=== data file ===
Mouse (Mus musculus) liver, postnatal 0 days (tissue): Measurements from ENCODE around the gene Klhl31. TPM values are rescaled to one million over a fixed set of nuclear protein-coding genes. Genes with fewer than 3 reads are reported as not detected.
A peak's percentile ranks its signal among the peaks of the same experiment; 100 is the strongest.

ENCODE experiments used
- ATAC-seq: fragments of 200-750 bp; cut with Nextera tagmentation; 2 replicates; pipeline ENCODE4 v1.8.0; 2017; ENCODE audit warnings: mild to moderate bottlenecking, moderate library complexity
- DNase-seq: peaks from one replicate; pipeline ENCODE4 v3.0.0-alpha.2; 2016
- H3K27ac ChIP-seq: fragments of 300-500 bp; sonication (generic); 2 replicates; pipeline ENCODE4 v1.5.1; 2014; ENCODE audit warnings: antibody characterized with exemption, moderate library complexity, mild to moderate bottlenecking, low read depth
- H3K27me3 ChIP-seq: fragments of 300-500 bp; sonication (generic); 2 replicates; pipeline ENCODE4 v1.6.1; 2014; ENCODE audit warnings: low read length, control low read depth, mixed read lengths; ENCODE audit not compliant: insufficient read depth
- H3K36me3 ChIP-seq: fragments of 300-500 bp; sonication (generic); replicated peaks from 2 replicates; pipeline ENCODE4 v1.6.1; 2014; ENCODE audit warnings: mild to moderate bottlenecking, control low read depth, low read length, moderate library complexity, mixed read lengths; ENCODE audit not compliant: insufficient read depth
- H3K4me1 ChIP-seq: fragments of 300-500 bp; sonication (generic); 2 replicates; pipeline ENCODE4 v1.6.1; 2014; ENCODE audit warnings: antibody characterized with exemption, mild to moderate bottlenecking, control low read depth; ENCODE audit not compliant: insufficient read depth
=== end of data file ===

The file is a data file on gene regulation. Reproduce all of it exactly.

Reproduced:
Mouse (Mus musculus) liver, postnatal 0 days (tissue): Measurements from ENCODE around the gene Klhl31. TPM values are rescaled to one million over a fixed set of nuclear protein-coding genes. Genes with fewer than 3 reads are reported as not detected.
A peak's percentile ranks its signal among the peaks of the same experiment; 100 is the strongest.

ENCODE experiments used
- ATAC-seq: fragments of 200-750 bp; cut with Nextera tagmentation; 2 replicates; pipeline ENCODE4 v1.8.0; 2017; ENCODE audit warnings: mild to moderate bottlenecking, moderate library complexity
- DNase-seq: peaks from one replicate; pipeline ENCODE4 v3.0.0-alpha.2; 2016
- H3K27ac ChIP-seq: fragments of 300-500 bp; sonication (generic); 2 replicates; pipeline ENCODE4 v1.5.1; 2014; ENCODE audit warnings: antibody characterized with exemption, moderate library complexity, mild to moderate bottlenecking, low read depth
- H3K27me3 ChIP-seq: fragments of 300-500 bp; sonication (generic); 2 replicates; pipeline ENCODE4 v1.6.1; 2014; ENCODE audit warnings: low read length, control low read depth, mixed read lengths; ENCODE audit not compliant: insufficient read depth
- H3K36me3 ChIP-seq: fragments of 300-500 bp; sonication (generic); replicated peaks from 2 replicates; pipeline ENCODE4 v1.6.1; 2014; ENCODE audit warnings: mild to moderate bottlenecking, control low read depth, low read length, moderate library complexity, mixed read lengths; ENCODE audit not compliant: insufficient read depth
- H3K4me1 ChIP-seq: fragments of 300-500 bp; sonication (generic); 2 replicates; pipeline ENCODE4 v1.6.1; 2014; ENCODE audit warnings: antibody characterized with exemption, mild to moderate bottlenecking, control low read depth; ENCODE audit not compliant: insufficient read depth